Originally Posted by RobGallagher
I have towed sailboats bigger than my own 30 footer.
Be aware of what is going on behind you and be prepared to abort the tow. Make sure the towed vessel is doing what you expect.
I once towed in a 40+ racing boat. The captain decided to let his son take the helm. Several times the son set his own course and yanked my boats stern, they left their jib up so if I slowed the apparent wind would bring them up along side me, etc.
Finally I had to tell them what for.
Still, as I approached a mooring for them the son took over again and ended up dragging my boat sideways for one last time.
On another occasion I refused to tow a power boat because everyone on board was so drunk they could barely stand up. They where in no danger and I stood by till they got a tow.
Hint, use THEIR LINES for the tow so if you decide to abort all you won't lose any cordage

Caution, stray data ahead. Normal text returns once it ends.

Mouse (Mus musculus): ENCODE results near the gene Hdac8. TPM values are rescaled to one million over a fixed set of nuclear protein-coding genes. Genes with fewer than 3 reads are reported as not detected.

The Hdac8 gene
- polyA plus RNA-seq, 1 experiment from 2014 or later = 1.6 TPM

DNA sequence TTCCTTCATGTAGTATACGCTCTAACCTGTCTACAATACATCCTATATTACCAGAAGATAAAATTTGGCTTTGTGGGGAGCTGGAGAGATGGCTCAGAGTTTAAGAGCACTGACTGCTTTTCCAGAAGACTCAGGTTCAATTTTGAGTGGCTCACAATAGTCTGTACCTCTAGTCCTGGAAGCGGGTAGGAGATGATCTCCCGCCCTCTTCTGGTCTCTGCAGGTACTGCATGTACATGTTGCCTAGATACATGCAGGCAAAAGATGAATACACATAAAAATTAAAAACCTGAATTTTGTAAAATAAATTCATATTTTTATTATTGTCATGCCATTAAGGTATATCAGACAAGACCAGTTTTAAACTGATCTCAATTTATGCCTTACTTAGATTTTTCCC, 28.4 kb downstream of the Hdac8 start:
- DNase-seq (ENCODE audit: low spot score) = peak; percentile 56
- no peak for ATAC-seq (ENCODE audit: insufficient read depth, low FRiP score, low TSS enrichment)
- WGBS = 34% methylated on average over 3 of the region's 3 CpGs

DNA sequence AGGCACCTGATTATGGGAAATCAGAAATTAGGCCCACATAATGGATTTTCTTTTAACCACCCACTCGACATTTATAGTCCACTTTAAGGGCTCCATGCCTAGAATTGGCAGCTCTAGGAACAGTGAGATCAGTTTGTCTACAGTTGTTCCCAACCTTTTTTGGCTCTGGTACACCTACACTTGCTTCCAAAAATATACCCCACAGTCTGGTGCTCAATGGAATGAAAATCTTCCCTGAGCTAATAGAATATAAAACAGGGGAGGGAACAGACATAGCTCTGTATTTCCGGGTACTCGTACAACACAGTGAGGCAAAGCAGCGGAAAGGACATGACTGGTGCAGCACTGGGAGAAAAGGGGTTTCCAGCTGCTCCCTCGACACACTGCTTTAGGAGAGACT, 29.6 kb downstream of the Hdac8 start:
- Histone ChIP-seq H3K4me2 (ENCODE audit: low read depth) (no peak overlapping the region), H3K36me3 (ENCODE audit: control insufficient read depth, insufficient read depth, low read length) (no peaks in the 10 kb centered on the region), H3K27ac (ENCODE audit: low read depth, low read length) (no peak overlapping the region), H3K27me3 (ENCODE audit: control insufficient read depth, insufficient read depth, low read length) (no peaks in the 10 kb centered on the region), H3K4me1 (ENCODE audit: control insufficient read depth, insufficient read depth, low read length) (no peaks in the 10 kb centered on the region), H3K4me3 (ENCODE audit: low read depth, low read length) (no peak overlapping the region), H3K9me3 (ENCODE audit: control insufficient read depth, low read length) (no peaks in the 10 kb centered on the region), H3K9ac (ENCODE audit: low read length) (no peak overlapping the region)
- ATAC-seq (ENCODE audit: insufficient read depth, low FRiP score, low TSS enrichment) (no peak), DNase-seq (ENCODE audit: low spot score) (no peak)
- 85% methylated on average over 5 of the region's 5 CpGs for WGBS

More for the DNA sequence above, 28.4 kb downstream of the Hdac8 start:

When you do tow someone into a slip, how do they stop. On the occasion I towed in a sailboat, I released the line (we were going very slow) and he just went into the slip, I did not see how they stopped the boat, I think we just got lucky and she slowed to a stop. On the fishing boat the other day, I was in the harbor when the tow came in. I was surprised how fast he was being towed into the harbor. The slip he came into was too far for me to see how he was able to stop- but did so apparently without any drama. Seems one of the hardest parts of the tow is what to do once you reach your destination. I have a hard enough time keeping my own boat under control let alone an engineless vessel I am towing. I guess I could always just get them to anchor in the harbor until a dingy is available to take them into a slip.